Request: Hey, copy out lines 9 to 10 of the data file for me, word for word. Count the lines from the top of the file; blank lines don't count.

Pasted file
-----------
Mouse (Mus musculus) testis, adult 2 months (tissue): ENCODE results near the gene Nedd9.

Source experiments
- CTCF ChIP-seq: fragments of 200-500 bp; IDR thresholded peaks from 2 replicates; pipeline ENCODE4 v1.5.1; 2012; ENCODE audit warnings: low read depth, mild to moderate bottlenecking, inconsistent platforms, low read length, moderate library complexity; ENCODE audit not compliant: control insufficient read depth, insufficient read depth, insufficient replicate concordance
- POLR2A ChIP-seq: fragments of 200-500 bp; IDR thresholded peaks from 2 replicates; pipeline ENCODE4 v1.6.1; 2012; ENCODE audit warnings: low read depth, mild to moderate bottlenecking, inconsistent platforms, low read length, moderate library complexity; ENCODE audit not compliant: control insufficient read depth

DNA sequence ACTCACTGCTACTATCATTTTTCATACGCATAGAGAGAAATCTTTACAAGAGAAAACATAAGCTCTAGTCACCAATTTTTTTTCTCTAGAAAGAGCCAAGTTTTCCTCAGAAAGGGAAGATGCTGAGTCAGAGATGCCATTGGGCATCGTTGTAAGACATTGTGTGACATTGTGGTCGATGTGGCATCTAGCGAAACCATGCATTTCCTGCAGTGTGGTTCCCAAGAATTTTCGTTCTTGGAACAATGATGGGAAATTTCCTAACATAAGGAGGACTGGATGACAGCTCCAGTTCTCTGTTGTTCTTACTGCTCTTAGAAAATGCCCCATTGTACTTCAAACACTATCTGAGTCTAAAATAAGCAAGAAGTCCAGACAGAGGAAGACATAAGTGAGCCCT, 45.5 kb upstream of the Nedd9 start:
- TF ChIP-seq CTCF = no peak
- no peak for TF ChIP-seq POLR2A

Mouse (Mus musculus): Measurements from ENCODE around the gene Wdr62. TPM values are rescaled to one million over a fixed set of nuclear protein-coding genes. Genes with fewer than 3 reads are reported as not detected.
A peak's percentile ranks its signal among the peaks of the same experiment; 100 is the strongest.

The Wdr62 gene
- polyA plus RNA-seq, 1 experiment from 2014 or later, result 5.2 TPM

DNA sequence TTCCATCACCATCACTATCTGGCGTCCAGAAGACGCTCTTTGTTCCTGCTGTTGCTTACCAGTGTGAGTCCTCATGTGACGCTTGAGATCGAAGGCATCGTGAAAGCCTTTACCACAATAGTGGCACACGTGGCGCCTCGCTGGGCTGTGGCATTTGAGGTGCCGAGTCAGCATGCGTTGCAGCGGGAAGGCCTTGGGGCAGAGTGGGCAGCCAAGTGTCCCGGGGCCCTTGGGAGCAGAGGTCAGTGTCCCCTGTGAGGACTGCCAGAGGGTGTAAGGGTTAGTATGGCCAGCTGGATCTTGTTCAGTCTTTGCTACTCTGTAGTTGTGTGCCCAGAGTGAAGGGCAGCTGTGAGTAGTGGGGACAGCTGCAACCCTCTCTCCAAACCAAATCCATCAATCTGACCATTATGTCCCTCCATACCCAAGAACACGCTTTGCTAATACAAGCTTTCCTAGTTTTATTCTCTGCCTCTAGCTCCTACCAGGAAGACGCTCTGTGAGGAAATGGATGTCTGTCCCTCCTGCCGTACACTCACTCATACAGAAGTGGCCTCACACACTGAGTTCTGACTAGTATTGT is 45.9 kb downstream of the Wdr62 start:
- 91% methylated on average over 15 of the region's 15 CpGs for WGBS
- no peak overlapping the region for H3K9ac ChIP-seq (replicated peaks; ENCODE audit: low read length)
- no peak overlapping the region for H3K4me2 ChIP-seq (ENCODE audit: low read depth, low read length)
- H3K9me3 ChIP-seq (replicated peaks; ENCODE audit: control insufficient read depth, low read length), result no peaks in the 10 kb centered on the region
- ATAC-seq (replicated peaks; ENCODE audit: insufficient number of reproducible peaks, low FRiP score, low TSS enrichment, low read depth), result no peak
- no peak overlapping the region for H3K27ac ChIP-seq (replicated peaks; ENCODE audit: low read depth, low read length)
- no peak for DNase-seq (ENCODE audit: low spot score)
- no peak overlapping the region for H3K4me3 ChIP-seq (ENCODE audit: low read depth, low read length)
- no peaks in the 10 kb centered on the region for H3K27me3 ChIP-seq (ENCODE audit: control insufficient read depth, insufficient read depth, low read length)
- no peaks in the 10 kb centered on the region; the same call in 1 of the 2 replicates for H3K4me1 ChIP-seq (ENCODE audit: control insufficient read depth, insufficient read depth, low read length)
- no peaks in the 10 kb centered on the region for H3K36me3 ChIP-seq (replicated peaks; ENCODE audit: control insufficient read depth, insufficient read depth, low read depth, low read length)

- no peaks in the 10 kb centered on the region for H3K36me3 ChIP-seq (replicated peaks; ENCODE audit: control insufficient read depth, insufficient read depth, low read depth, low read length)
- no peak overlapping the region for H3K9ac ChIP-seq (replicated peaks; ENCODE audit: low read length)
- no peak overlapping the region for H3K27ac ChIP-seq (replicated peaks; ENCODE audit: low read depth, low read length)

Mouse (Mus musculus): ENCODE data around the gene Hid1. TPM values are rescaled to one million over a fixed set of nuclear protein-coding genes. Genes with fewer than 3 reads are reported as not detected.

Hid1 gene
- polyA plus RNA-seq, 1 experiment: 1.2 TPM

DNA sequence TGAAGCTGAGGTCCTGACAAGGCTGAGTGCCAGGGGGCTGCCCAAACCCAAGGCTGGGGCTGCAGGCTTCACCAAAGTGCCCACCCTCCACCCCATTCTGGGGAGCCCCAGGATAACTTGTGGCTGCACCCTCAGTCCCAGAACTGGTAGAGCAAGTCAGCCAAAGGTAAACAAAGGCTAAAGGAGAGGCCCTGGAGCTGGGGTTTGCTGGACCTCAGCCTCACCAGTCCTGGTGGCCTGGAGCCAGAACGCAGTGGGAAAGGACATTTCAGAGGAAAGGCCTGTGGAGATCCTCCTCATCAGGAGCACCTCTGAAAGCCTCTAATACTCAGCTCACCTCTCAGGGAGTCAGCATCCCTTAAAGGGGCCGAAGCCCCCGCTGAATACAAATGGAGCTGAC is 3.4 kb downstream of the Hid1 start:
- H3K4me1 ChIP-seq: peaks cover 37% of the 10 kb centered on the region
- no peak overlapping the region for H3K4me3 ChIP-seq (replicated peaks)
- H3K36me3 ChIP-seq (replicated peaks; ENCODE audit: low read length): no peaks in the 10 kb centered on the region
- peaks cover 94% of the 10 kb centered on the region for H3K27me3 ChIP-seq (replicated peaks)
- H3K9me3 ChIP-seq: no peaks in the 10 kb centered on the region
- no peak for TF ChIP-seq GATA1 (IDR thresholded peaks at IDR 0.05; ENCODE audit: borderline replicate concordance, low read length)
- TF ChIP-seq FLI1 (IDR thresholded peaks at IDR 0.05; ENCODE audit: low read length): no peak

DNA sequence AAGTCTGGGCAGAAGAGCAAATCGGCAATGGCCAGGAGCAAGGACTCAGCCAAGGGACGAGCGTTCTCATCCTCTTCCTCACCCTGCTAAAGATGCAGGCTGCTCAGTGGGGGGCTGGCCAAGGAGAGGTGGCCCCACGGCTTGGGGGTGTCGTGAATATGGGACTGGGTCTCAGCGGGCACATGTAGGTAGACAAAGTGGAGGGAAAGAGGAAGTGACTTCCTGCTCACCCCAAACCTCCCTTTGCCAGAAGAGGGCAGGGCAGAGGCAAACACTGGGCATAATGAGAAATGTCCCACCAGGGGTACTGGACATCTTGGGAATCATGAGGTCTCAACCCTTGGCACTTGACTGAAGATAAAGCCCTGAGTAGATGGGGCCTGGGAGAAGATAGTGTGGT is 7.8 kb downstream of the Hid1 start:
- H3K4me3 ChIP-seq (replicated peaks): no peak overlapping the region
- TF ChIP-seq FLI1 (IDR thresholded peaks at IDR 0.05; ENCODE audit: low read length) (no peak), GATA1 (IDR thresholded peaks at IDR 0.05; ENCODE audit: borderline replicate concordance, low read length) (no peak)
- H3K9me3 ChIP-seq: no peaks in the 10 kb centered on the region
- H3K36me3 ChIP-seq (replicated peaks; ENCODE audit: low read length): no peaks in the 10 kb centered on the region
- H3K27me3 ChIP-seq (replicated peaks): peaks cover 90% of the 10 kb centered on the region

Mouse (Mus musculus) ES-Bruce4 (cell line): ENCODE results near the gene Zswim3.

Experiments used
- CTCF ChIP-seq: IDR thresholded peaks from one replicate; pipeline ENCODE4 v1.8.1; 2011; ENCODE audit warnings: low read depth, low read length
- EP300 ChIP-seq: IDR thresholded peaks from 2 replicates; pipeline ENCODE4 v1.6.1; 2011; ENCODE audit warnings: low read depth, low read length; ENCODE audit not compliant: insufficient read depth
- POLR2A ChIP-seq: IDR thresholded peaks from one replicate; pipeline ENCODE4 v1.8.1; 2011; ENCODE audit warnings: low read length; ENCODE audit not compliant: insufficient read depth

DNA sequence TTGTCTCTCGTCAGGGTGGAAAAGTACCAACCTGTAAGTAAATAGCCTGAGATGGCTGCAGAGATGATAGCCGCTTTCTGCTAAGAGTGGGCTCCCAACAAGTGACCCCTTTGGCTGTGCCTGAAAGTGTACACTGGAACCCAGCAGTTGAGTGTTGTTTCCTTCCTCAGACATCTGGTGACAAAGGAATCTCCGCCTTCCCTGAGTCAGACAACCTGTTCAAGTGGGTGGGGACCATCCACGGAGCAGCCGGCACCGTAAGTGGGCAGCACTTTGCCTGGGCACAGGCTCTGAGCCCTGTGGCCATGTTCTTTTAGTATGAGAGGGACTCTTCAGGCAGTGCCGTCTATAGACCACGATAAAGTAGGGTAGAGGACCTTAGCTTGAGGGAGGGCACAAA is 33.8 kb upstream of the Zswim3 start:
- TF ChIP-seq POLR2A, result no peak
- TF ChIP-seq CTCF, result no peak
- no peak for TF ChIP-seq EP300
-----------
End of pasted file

A peak's percentile ranks its signal among the peaks of the same experiment; 100 is the strongest.

The Wdr62 gene